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Farmer Youth Dies After Being Struck By A Loader Bucket

DATE: November 13, 1995
MN FACE Investigation 95MN04601

SUMMARY

A 17-year-old farm youth (victim) died of injuries sustained when he was struck by a bucket that fell from a front-end loader. On the day of the incident, the operator of a farm drove a tractor equipped with a front end loader to a farm site to haul some items. Shortly before the incident, the bucket was connected to a quick-connect coupling mechanism on the loader, but it was not secured in place with locking pins. After attaching the bucket, the farm operator drove the tractor between two farm sites. The victim apparently rode along on the tractor between the farm sites. When they arrived at the second farm site, they stopped at a closed farm gate and the victim got off the tractor and opened the gate. The operator drove the tractor through the opened gate and the victim closed it. The victim climbed into the bucket and the tractor operator raised the loader to a height of approximately five feet. The operator drove the tractor down a gravel driveway toward the farm site. It was not known how fast the tractor was driven down the gravel driveway. Along the way, the front wheels struck a bump that caused the loader to bounce and the bucket to unhook from the quick-connect mechanism. The victim fell from the bucket to the ground and was struck by the bucket as it fell to the ground. The tractor operator stopped and manually lifted the bucket from the victim. The operator drove back to the first farm site and placed a call to emergency medical personnel. They arrived shortly after being notified and pronounced the victim dead at the scene. MN FACE investigators concluded that to reduce the likelihood of similar occurrences, the following guidelines should be followed:

  • operators should never allow any passengers to ride along on equipment; and
  • all equipment locking devices should be properly installed before the equipment is used.

 

INTRODUCTION

On August 19, 1995, MN FACE investigators were notified of a farm work-related fatality that occurred on August 17, 1995. The county sheriff's department was contacted and releasable information was obtained. Information obtained included a copy of their report of the incident and copies of their photos of the incident site. A copy of the county coroner's summary report, containing releasable information, was requested and obtained. A site investigation was not conducted by MN FACE investigators.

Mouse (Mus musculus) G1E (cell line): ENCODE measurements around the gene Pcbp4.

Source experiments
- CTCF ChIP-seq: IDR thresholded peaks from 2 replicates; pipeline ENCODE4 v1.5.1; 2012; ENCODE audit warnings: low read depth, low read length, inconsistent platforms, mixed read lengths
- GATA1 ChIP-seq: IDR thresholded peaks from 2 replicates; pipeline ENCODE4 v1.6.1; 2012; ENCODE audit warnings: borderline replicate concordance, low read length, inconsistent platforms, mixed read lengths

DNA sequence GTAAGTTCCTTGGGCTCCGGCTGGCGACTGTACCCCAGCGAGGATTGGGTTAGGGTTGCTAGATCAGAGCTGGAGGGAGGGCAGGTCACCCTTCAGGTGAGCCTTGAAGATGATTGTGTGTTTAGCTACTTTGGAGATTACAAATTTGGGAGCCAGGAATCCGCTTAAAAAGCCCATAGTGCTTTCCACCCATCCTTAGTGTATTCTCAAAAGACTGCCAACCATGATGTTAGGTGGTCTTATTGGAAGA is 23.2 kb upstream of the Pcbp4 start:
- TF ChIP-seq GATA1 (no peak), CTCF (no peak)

INVESTIGATION

On the day of the incident, the operator of the farm drove a tractor equipped with a front end loader to a farm site. The tractor was approximately 15 years old and was equipped with a wide front end. The front end loader was equipped with a quick-connect coupling mechanism as shown in Figure 1. The quick-connect coupling mechanism enabled an operator to quickly change from one loader attachment to another. Attached to the back of the bucket were two pairs (left and right of center) of bucket brackets. Near the top of each pair of brackets was a quick-connect pin that did not have to be removed to mount or dismount the bucket to/from the loader. Attachment of the bucket was accomplished by lowering the loader and driving the tractor forward until the quick-connect mechanism contacted the back of the bucket. When the loader was raised, the quick-connect yokes slid up and against the quick-connect pins in the bucket brackets and lifted the bucket. As the loader was raised, the weight of the bucket held the bucket in place against the quick-connect yokes and caused the locking pin holes to become aligned. Installation of a locking pin near the bottom of each pair of bucket brackets was necessary to securely lock the bucket or other attachment to the loader. On the morning of the incident, the bucket was attached to the loader, but the locking pins were not inserted to securely lock it to the loader.